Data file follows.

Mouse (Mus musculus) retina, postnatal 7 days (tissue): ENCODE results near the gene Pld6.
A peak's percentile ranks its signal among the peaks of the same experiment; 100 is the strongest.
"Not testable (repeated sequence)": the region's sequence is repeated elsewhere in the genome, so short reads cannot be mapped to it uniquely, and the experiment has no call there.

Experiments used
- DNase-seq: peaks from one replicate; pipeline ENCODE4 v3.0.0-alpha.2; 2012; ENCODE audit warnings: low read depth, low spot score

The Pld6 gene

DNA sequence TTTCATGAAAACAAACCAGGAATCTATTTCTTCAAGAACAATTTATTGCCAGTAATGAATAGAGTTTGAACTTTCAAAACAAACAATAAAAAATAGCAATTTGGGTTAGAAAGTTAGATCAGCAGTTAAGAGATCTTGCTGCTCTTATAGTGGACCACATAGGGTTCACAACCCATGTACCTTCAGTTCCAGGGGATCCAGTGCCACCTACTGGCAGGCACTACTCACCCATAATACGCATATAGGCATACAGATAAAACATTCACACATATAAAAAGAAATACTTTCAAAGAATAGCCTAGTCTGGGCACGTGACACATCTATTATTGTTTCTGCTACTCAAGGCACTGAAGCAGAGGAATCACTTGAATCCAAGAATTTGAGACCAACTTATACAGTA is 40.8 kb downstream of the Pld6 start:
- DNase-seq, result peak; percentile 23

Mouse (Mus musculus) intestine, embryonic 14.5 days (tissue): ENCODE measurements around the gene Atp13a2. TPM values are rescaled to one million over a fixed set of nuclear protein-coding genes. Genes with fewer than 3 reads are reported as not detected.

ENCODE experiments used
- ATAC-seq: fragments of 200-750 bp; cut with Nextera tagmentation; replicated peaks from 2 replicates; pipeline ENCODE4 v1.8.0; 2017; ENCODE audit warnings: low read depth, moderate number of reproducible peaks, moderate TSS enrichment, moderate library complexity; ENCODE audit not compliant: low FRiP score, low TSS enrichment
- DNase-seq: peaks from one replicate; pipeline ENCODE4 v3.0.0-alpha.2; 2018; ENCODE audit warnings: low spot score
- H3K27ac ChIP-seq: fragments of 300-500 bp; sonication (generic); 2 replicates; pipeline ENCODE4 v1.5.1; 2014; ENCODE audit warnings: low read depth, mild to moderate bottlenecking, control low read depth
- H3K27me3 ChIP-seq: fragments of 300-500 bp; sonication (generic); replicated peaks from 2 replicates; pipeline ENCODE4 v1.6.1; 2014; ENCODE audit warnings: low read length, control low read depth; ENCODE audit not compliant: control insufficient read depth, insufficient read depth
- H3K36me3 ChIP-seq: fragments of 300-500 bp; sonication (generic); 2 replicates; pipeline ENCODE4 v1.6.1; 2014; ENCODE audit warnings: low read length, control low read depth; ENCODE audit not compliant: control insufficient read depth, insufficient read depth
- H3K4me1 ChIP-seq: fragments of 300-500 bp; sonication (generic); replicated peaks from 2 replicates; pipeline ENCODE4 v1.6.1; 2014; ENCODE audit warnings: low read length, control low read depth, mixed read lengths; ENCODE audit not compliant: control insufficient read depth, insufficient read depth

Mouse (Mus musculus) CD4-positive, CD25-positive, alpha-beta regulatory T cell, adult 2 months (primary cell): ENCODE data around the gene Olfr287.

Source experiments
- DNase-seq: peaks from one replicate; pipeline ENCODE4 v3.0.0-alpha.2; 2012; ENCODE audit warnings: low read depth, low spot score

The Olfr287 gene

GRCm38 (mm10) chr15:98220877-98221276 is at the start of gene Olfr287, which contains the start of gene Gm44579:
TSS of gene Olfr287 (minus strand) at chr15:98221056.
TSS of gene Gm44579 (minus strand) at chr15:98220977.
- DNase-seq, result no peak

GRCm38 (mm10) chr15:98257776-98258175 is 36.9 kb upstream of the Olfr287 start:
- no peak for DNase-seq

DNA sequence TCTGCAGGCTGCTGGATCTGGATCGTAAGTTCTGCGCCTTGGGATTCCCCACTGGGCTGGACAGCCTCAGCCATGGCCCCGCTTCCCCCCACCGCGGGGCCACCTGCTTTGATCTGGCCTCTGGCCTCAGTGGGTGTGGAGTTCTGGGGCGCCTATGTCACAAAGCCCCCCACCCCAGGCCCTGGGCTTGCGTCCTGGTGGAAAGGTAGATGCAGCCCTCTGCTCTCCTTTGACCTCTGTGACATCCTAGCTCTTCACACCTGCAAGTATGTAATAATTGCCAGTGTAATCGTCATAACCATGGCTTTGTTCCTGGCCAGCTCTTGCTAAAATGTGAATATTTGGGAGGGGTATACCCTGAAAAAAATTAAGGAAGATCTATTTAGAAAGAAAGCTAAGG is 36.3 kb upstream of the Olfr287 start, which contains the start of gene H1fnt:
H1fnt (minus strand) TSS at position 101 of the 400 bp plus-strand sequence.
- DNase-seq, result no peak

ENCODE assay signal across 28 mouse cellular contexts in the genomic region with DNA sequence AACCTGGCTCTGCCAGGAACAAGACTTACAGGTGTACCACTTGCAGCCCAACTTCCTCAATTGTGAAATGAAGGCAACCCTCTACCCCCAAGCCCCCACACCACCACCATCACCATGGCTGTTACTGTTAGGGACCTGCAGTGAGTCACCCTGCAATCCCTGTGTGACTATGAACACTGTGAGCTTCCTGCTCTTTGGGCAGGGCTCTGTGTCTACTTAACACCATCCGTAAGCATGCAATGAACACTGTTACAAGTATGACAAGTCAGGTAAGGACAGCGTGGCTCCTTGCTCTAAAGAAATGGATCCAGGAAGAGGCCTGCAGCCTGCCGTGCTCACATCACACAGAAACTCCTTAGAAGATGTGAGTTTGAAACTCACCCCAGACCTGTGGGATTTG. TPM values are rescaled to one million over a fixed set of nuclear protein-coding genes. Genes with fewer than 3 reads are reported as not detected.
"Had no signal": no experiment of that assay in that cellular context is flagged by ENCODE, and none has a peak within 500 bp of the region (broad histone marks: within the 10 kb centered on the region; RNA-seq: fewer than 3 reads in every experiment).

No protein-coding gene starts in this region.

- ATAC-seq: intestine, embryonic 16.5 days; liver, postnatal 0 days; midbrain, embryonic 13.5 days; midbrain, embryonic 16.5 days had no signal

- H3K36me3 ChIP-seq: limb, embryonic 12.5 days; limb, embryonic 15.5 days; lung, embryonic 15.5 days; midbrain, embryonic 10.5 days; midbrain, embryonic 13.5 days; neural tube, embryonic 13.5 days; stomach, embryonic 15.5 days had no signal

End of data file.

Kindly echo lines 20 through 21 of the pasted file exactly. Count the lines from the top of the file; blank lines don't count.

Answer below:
The Olfr287 gene

GRCm38 (mm10) chr15:98220877-98221276 is at the start of gene Olfr287, which contains the start of gene Gm44579: